The Financial Supervisory Commission (FSC) dismissed market speculation yesterday of exaggerated price hikes in the recent issuances of Taiwan Depository Receipts (TDRs) by six non-Taiwan-based companies.
“The price discrepancy between the TDRs and their original shares [listed in bourses outside Taiwan] was a result of the discrepancy of supply and demand in each market and different valuation to their future price-to-earning ratio,” commission Vice Chairman Wu Tang-chieh (吳當傑) told a media briefing.
FSC statistics showed that, as of the end of last month, these TDRs have averaged a 75 percent increase in their prices, which is lower than the averaged price hike of 93 percent experienced by domestic companies during the first few sessions of their initial public offerings.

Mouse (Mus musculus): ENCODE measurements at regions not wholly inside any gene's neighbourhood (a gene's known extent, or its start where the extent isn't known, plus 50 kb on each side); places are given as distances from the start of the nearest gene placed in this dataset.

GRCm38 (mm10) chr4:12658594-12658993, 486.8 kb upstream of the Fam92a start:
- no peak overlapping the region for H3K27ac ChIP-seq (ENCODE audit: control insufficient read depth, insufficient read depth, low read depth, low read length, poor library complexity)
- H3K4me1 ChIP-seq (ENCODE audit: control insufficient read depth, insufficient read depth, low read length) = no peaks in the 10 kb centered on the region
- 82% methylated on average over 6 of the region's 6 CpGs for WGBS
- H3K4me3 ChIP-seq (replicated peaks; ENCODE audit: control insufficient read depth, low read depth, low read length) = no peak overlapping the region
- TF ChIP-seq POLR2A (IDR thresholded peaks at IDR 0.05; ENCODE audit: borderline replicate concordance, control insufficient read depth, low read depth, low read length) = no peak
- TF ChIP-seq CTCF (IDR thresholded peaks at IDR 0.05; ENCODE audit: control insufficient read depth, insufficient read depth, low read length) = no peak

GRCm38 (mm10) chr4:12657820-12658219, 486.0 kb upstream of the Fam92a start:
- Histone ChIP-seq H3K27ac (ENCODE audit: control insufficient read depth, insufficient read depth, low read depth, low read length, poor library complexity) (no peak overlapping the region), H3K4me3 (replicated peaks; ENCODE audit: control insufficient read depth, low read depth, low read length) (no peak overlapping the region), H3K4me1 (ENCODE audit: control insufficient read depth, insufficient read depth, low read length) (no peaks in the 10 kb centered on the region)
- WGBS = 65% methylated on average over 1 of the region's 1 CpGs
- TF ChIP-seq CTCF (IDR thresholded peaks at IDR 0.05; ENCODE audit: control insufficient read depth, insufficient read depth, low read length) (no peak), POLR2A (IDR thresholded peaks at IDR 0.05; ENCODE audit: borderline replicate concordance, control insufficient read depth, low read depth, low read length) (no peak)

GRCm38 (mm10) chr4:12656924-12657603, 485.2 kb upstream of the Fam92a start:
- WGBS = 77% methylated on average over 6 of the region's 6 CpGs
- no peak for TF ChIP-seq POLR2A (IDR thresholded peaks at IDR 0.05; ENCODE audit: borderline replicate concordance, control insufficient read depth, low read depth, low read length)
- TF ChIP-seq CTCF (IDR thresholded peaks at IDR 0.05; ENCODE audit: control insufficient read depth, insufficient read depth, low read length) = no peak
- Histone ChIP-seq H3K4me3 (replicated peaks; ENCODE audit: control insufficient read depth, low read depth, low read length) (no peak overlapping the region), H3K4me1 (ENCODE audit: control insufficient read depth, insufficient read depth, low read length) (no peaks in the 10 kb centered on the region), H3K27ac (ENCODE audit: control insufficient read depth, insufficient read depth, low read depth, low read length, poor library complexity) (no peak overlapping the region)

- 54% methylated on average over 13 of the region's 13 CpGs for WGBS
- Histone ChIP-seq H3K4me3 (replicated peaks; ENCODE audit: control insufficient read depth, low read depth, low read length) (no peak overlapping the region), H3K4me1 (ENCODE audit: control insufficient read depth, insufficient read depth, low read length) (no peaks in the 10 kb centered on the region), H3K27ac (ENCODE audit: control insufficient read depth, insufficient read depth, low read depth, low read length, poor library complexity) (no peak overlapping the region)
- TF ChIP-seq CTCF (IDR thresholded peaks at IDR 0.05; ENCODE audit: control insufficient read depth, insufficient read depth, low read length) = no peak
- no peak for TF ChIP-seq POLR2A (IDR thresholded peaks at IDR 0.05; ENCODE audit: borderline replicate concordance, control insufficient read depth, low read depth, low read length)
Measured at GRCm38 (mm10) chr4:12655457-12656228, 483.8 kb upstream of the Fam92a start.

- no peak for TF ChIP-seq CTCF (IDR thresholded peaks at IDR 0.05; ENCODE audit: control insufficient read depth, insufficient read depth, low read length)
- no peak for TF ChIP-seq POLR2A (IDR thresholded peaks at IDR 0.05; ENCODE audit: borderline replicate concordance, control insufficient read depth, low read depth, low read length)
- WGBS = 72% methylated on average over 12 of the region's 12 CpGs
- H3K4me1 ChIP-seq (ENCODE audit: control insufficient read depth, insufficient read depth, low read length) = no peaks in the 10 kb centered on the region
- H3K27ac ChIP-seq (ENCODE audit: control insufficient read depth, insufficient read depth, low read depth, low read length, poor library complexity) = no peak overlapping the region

The commission, however, will consult with Taiwan Stock Exchange Corp and the Taiwan Securities Association (券商公會) to develop measures to ease the potential price hike of TDRs by moderating their supply, Wu said.
Before Tingyi (Cayman Islands) Holding Corp (康師傅控股) began its TDR sales yesterday, investors had lodged complains about its price hike, a 19 percent premium on its shares traded in Hong Kong.
Wu also shrugged off market concerns that the issuance of TDRs would squeeze domestic companies’ fund-raising plans or lead to an exodus of capital.
“No statistics support such concerns,” he said.
The commission’s statistics showed that, as of Monday, six firms operated by Taiwanese businesspeople abroad, including Want Want China Holdings Ltd (中國旺旺控股), Ju Teng International Holdings Ltd (巨騰) and New Focus Auto Tech Holdings Ltd (新焦點汽車), had raised a total of NT$10.7 billion (US$331.7 million) through TDR issuances, 63.6 percent of which stayed in Taiwan to fund their local investments.
In the first 10 months of this year, 118 domestic publicly traded companies have raised NT$218 billion, data showed, or a 23.9 percent growth over the previous year.
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